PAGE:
Friday, April 16, 2010

The controversial elephant ride at Amer Fort, Jaipur

Every now and then, I keep hearing cries from activists to stop the elephant rides in Amer Fort.

These are ten minute rides, from the bottom of the hill to the fort, with a maximum of two riders to an elephant. The rides start around 8:00 a.m. and end by about 11:00 a.m.

Those who call for banning the rides say that it is cruel to the elephants, that they toil in the sun, and that the stone terrain is hard on their feet.

It is a complex issue, so to all those asking for the rides to be stopped, I say, please don't oversimplify it.

There are 4-5 traditional communities in India that work with animals - the madaris with their monkeys, the kalandars with bears, the elephant handlers, the saperas with their snakes, and there are also communities in Rajasthan who specialise in tiger hunting, and so on and so forth. Apart from these, there are many, many others in rural and small-town India who depend on animals for a living. When you advocate a course of action that impacts both people and animals, it is worthwhile to pause and think about not just the moral issues but also the practical ones.

For me, the first and larger dilemma comes when I ask myself - is domestication of animals ethically right? Do humans have the right to capture, tame and use wild animals? Do humans really have the right to tame and use other animals like camels, horses, donkeys, and bullocks? Do humans have the right to even confine dogs, whose natural habitat is the wild, and who would much prefer to run free in their own packs? Taking that a step further, is it correct to restrict the freedom of sheep, pigs, goats etc for slaughter? Is it correct to subject mice, monkeys and rabbits to pain in laboratories?

Bullock cart in Agra - are they toiling any less in the sun?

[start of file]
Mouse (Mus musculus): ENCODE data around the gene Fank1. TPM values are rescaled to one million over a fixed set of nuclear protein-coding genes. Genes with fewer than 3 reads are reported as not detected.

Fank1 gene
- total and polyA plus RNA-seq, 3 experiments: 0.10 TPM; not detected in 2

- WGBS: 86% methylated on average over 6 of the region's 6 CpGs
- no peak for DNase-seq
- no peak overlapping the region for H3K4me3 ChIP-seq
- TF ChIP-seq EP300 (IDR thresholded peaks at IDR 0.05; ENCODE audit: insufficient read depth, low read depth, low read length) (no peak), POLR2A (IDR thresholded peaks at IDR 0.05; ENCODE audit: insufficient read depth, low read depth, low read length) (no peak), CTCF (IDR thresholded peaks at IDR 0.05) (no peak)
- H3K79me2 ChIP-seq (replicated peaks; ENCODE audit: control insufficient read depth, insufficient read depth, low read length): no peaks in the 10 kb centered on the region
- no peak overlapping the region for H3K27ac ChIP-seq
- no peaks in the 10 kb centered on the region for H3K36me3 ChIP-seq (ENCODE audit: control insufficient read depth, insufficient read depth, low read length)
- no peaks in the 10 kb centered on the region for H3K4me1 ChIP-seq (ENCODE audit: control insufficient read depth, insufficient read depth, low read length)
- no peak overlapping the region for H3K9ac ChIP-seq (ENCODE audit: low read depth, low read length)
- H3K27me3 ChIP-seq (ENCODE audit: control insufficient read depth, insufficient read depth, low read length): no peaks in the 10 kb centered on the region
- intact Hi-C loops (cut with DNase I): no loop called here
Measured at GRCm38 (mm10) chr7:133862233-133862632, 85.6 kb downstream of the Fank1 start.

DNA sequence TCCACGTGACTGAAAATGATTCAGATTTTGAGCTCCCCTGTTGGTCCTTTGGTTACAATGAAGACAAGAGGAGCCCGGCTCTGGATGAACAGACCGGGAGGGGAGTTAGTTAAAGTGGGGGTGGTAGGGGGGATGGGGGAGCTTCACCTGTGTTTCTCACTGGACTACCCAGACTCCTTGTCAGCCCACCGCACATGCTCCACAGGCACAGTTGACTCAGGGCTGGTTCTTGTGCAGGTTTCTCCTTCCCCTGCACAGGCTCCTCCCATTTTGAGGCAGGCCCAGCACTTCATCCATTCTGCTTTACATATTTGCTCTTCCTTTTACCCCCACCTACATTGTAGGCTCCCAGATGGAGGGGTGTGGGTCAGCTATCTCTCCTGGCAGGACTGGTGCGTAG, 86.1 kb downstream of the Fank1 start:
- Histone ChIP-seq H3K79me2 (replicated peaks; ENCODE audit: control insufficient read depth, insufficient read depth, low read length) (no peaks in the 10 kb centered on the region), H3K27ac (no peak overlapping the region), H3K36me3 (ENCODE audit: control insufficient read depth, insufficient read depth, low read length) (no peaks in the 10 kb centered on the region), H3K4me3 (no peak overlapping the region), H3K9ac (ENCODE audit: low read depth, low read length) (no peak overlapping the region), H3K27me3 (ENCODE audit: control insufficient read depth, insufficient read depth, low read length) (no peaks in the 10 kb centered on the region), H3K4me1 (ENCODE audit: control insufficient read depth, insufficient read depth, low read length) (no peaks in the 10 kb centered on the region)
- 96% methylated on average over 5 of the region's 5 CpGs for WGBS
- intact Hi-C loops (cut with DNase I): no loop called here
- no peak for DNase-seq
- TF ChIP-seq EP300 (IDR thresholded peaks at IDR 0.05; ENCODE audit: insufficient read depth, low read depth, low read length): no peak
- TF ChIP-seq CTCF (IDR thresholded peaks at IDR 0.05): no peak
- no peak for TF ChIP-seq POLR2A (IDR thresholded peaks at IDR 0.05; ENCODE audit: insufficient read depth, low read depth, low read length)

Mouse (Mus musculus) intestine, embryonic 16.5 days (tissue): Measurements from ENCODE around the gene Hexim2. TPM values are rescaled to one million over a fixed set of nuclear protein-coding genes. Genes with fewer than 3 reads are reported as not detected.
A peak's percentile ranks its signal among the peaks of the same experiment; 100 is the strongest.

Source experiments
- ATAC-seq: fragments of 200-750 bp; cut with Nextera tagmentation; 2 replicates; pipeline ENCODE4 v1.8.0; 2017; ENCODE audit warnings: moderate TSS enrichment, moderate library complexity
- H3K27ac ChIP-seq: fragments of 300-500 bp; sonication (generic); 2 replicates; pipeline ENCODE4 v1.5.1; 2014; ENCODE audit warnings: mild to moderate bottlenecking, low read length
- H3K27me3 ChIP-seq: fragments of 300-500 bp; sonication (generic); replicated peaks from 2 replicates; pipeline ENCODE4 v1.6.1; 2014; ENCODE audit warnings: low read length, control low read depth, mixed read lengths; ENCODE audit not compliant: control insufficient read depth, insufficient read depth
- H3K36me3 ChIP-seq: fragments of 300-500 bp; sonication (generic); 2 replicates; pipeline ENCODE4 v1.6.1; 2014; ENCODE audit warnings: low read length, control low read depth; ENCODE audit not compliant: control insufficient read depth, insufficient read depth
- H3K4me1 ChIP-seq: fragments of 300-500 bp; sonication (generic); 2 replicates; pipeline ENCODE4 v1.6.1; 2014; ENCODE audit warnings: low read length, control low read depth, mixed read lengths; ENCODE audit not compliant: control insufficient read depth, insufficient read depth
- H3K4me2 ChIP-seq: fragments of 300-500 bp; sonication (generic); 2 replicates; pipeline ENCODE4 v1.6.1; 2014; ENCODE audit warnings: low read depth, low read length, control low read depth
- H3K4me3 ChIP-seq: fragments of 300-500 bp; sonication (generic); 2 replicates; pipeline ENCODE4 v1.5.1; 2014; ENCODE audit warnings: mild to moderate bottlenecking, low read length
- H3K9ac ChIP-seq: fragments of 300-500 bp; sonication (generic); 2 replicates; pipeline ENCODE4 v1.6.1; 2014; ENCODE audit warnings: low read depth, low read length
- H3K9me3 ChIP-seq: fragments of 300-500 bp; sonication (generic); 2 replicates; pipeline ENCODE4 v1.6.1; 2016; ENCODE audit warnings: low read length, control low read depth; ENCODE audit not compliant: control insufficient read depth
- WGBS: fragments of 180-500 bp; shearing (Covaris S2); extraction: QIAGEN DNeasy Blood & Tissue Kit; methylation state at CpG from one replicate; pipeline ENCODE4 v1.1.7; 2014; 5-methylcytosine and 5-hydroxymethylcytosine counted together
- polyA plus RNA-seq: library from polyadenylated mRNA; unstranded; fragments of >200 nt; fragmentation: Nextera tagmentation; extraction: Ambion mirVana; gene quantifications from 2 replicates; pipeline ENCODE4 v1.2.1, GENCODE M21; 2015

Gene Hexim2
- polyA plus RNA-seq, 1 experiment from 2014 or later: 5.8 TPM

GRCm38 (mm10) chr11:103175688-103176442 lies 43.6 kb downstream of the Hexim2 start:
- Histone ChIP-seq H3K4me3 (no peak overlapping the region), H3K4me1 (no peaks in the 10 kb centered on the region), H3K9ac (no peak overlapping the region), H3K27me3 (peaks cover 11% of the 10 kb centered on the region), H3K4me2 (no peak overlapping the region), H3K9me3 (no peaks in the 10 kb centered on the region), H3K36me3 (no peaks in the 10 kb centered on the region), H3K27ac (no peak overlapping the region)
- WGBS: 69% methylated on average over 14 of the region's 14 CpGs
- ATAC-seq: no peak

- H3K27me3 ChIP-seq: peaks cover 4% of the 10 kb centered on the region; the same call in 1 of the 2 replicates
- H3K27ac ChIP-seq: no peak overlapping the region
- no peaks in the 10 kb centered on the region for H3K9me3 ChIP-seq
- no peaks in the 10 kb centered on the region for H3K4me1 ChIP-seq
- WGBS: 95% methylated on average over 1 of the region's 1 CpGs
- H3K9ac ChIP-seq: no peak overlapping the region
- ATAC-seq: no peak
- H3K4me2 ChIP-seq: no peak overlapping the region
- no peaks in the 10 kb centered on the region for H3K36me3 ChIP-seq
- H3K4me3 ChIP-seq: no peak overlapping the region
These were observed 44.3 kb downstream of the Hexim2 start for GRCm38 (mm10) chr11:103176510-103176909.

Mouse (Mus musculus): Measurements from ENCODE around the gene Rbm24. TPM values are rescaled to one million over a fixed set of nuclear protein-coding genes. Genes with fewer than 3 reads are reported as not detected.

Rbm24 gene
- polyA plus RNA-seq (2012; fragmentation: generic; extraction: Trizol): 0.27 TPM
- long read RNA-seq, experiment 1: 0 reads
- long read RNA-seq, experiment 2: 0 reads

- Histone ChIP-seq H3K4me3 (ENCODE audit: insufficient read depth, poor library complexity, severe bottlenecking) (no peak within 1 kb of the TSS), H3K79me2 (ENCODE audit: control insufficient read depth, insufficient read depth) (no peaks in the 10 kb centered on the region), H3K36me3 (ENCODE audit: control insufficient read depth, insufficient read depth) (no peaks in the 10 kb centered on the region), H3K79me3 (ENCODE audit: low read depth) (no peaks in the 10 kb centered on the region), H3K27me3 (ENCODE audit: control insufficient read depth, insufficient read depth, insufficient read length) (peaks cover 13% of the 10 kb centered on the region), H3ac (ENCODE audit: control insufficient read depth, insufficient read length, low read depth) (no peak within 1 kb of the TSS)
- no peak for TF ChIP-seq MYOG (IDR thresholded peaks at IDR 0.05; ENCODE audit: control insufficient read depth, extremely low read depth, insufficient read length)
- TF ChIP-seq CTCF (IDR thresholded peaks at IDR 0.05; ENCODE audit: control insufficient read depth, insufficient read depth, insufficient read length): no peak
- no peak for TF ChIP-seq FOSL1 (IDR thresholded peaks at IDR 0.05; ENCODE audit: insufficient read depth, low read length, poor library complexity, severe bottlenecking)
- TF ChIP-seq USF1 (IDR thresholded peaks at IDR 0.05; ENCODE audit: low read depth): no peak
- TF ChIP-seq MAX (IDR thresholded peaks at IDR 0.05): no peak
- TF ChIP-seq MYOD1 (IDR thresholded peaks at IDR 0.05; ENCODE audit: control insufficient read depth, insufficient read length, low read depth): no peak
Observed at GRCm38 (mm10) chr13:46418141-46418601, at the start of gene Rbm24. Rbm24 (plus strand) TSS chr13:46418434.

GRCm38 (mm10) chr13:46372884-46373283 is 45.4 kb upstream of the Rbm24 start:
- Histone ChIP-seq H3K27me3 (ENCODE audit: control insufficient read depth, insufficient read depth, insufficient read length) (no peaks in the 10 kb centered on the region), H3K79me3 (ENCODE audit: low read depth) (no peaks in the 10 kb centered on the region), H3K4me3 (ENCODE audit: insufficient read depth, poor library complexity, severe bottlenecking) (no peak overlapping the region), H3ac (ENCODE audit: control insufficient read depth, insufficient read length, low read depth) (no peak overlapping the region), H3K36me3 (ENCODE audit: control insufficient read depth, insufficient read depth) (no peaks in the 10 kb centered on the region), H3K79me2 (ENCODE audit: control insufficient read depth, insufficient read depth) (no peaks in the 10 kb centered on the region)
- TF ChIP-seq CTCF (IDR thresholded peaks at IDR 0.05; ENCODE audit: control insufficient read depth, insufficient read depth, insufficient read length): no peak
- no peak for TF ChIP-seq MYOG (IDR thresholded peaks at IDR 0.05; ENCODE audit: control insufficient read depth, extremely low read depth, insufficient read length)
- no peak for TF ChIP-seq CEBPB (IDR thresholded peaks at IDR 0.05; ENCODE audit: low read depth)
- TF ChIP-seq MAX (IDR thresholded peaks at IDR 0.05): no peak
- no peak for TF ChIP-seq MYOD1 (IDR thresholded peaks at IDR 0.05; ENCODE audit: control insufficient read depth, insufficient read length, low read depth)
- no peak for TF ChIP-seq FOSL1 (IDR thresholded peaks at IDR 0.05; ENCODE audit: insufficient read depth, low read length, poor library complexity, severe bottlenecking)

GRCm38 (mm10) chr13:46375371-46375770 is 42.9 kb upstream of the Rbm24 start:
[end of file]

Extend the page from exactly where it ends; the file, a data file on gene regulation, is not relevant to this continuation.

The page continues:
Overladen mule-cart in Old Delhi in peak April summer

There are many inspiring schools of Indian thought which say that cruelty to living creatures is not acceptable. We all learn even as schoolchildren about the Boddhisatva who takes monkey form, or elephant form, or bird and other forms, to teach humans compassion for all living creatures. Many religions forbid the killing of animals, and religions like Jainism forbid the use of animal products like leather.

My personal view is that the restriction of freedom of any animals by humans is an unfortunate historical necessity and an unavoidable fact, but is morally incorrect. That applies not just to elephants, but to all animals who are victims of what I call "human conquest". Taking the argument to its logical extension, to me the raising of sheep for slaughter is no different from the raising of elephants for commercial use. I do not like either of these.

However, the moral dimension of the issue is different from the practical dimension.

Practically speaking, the planet probably can't support all of us if no one ate meat. Practically speaking, the camel is the best and perhaps only affordable solution for humans in the desert areas of Rajasthan. Elephants were probably the most effective way to get timber from forests. Dogs were probably the most effective warning mechanism and hunting help for humans. And so on and so forth.

These practicalities change with time and technology. Therefore from a purely practical point of view, leaving the morals/ethics aside, the use of animals has to be constantly re-evaluated to see if it makes sense, and if it is unavoidable as a means to secure human welfare.

When you evaluate the situation in such terms, it becomes obvious that some uses of animals have now outlived their necessity and that it is time to stop it. Some other uses have still enormous practical value, and stopping it would lead to loss of human welfare (for example, oxen for ploughs, or camels for the desert, even with the advent of tractors and jeeps, there is really no cost-effective subsitute).
Tribal Rabari woman with her camels. These are their only wealth.

It is not always easy to make these decisions, and there are definitely shades of grey in these.

But it is quite clear to me that we have only two ways forward:

1. Where the use of animals is unavoidable, regulate and police actively to ensure minimum pain and maximum compassion

2. Where the use of animals is avoidable, phase out with a sensitive and practical understanding of the issues.